10. You Think Filing Bankruptcy Will Solve Your Problem
Have you thought about filing for bankruptcy? Years ago, many people filed bankruptcy as a way to clean up their credit and make a fresh start. Try to file bankruptcy today and you may be surprised that youre denied. If youre making a decent living, you have no excuse. All you need to do is cut your spending.
Break free: Before you file for bankruptcy, use your budget to create a plan to pay off your credit cards. If you earn a great living, pay $20 or $50 more on your credit card balances. Your balances will be $0 before you know it.
11. You Dont Know How To Manage Your Money
Who taught you money management skills? Was it your parents? Teachers? Grandparents? If you didnt learn money management skills as a child, you can learn them as an adult. Its okay to have credit cards as long as you dont abuse them.
Break free: If you want to buy something, but youre not 100 percent sure you want or need it, dont buy it. Also, save 10 percent or more of your income per month
12. You Pay the Bills of Others with Your Credit Cards
Does a family member or friend call you with a money sob story each month? Some parents have gone into credit card debt for their adult children. They feel bad if their kids cant buy food or pay their rent -- they too have credit card debt. Youre not helping your kids by bailing them out every month. And you dont help anyone by paying their bills with your credit cards. You only hurt yourself and your credit card score.
Break free: This may be a tough one, but the next time your adult children or friends ask you to pay for (fill in the blank) tell them you cant help them anymore. Offer to help them get financial counseling. If they get mad or refuse to get help, its their choice. Dont take it personally.
You Can Avoid a Credit Card Meltdown
Credit card debt plagues the US If youre in deep, get out now. Call your creditors and make payment arrangements. Some may offer to close your credit cards. However, it will be reported to the credit bureau and can ruin your financial history. Before you take this drastic approach, see if you can earn extra income each month. If you have to sell some items, do it. You may consider selling some investments. But speak with someone before you do. Its not too late to kick the 12 common debt habits. Your financial future, after all, is in your hands.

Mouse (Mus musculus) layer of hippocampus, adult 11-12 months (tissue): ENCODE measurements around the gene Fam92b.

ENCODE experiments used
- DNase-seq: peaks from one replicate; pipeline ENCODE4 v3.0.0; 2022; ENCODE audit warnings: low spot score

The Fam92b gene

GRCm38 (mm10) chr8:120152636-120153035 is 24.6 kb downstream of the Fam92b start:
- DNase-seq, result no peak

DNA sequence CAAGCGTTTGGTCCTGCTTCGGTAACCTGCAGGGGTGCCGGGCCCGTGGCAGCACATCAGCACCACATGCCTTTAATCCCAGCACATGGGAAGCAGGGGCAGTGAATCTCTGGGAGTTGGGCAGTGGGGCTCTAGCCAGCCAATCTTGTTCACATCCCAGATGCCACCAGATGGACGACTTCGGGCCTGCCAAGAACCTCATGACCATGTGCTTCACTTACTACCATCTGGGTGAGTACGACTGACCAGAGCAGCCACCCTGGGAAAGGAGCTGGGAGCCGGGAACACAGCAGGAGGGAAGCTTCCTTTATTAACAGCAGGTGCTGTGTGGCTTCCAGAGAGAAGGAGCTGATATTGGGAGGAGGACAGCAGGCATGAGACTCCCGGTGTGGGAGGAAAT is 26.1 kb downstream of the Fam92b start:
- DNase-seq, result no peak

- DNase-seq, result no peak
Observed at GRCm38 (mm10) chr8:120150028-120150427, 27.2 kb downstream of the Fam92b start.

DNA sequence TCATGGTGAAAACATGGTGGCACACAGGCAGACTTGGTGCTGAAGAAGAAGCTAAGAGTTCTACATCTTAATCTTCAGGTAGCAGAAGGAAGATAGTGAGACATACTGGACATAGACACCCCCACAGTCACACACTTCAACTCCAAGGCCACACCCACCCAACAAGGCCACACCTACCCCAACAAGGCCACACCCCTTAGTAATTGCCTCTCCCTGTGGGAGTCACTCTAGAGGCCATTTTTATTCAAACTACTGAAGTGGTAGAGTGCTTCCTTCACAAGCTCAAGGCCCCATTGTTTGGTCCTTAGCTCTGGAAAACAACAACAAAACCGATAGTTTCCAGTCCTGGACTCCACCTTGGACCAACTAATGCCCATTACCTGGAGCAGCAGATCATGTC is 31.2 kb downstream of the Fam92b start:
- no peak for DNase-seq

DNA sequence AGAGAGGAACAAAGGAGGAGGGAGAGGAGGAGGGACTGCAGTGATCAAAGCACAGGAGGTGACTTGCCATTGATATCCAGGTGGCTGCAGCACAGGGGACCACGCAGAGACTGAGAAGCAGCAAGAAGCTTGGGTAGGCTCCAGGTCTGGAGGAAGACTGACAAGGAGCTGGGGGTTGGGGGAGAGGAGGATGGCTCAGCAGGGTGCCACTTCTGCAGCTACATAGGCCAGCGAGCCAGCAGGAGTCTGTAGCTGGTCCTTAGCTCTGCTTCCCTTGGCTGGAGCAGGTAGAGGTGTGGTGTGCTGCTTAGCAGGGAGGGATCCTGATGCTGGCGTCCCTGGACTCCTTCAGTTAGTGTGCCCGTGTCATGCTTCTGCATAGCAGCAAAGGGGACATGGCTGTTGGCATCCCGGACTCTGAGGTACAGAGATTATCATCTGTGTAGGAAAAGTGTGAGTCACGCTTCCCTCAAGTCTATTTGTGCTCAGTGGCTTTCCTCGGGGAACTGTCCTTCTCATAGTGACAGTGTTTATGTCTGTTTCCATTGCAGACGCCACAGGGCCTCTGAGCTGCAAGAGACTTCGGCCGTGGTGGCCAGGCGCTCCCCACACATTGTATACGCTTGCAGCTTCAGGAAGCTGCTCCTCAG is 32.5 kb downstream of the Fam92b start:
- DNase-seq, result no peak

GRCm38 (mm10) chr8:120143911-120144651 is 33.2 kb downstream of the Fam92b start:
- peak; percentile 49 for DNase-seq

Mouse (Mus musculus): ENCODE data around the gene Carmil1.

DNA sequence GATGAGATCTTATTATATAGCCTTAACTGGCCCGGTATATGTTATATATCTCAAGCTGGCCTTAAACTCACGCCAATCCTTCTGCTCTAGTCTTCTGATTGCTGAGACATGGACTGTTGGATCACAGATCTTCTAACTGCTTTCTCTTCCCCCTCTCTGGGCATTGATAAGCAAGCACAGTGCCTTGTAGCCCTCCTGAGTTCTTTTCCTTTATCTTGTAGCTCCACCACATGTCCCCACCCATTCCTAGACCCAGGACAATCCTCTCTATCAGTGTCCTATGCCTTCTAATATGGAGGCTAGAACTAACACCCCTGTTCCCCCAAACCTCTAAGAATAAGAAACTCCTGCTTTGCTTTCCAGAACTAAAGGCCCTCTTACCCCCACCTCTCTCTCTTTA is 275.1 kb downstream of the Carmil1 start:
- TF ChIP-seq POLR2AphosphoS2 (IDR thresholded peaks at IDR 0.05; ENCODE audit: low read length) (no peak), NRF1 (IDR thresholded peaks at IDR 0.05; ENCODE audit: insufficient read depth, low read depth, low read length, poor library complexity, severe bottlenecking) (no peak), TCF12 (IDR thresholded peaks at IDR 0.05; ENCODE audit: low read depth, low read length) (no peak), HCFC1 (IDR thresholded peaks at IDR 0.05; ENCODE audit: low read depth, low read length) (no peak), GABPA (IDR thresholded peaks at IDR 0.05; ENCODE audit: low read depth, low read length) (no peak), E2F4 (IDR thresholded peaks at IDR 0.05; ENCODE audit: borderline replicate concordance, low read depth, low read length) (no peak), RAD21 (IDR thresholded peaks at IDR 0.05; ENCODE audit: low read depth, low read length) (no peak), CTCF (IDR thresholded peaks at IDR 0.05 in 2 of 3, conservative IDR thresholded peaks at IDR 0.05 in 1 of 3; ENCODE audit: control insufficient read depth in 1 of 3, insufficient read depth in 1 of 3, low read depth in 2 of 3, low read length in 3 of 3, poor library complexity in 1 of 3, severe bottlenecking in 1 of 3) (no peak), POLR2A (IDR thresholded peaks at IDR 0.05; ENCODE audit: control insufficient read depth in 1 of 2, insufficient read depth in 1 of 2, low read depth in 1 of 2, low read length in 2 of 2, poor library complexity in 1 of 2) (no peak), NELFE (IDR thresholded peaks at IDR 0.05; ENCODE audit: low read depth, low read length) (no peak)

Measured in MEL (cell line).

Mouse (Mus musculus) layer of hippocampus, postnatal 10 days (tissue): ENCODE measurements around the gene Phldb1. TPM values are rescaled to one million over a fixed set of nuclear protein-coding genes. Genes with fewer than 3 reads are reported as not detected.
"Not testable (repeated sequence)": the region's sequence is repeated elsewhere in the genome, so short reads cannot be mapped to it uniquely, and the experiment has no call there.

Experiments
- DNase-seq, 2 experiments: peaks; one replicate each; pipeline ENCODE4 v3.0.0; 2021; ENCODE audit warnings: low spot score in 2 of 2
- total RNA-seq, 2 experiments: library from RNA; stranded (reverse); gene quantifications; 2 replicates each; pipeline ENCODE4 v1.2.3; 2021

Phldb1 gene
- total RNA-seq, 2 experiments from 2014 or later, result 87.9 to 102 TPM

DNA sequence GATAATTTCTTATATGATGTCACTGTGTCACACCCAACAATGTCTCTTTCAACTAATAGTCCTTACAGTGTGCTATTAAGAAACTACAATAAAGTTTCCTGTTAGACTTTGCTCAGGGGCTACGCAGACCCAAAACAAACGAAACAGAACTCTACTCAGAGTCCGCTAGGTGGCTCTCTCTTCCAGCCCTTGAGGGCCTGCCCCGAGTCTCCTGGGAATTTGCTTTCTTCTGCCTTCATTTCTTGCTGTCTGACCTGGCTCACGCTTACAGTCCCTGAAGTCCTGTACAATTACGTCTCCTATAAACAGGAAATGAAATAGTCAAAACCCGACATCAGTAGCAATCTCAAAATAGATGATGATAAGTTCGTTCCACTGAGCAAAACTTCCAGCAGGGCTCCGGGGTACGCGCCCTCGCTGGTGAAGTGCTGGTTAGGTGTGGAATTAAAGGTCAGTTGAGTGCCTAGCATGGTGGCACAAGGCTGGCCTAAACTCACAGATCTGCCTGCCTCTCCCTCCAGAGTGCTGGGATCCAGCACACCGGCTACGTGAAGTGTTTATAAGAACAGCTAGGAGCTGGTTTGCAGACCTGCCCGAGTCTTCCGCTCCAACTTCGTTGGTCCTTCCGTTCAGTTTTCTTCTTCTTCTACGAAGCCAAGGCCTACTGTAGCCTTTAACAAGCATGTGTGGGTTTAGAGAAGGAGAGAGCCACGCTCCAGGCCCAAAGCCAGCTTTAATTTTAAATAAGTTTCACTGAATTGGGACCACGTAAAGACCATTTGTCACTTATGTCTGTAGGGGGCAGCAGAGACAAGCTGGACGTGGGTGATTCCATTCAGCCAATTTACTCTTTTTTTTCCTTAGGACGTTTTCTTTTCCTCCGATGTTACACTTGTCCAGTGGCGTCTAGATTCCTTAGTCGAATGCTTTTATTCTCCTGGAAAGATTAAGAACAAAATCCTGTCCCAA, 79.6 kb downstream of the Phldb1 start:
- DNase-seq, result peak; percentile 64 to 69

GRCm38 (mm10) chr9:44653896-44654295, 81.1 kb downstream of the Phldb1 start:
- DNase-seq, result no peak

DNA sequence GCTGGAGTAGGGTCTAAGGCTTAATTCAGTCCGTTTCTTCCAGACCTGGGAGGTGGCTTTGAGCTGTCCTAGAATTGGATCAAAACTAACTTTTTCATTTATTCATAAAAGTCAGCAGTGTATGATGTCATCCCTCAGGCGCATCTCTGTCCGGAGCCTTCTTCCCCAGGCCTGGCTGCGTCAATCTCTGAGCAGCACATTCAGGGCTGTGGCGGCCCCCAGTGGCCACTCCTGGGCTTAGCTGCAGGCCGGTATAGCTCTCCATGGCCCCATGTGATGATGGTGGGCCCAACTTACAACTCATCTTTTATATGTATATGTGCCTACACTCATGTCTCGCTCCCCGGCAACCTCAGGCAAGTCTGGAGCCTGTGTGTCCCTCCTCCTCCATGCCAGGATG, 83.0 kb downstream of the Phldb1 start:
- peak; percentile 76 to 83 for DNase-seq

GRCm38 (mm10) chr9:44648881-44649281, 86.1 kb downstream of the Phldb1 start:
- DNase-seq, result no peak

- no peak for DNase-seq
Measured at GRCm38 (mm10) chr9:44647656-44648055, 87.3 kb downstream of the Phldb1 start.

Consumer borrowing increased by $15.9 billion to approximately $3.28 trillion in September, according to the Federal Reserve's monthly report on auto and student loans and credit card debt.
Nonrevolving credit for auto and student loans increased by $14.5 billion to approximately $2.39 trillion in September, while revolving credit, which includes credit cards, increased from $880.3 billion to $881.8 billion.
The increase comes after a $201 million decline in revolving credit in August, according to Bloomberg. Non-revolving credit increased $14.2 billion in August compared to the $14.5 billion jump in September, according to the article.
Economists estimated that total consumer borrowing would increase between $12 billion to $22 billion, making the median of $16 billion close to the results for September, it notes.
The news of the increase in total consumer borrowing comes at the same time the US Bureau of Labor Statistics reported the addition of 214,000 jobs in October and a 5.8 percent reduction in the unemployment rate.
Since the beginning of the year, the unemployment rate and the number of unemployed persons have declined by 0.8 percent and 1.2 million, respectively, according to the bureau.
9 Consumer credit grew by $15.9 bil in Sept., about in line with the $16 bil consensus and up from $14 bil in Aug. Nonrevolving debt, which includes auto loans and student borrowing, expanded by $14.5 bil. But revolving credit, which includes credit cards, rose just $1.4 bil, an ominous sign for retailers hoping for greater consumer spending.
MONTERY COUNTY - Prosecutors have settled a consumer fraud case with Debt Free Associates, LLC and are asking eligible clients to seek the refunds they are owed, Monterey County District Attorney Dean Flippo said.
As part of the settlement, Debt Free Associates, a Southern California company that promised to reduce consumers credit card debt, sent refund offer letters to consumers who were victimized. Deputy District Attorney Dije Ndreu, who handled the settlement, wants consumers to know these letters are not fraudulent and that if eligible, they only have 60 days to request the refund.
Many victims paid thousands of dollars to the company yet did not have their debt reduced. Also, when consumers tried to cancel their agreements, only a small portion of their payments were reimbursed.
The settlement covers all eligible California consumers, not just those in Monterey County. Prosecutors with the Monterey and Contra Costa counties were able to find 35 Monterey County victims and 70 in Contra Costa County.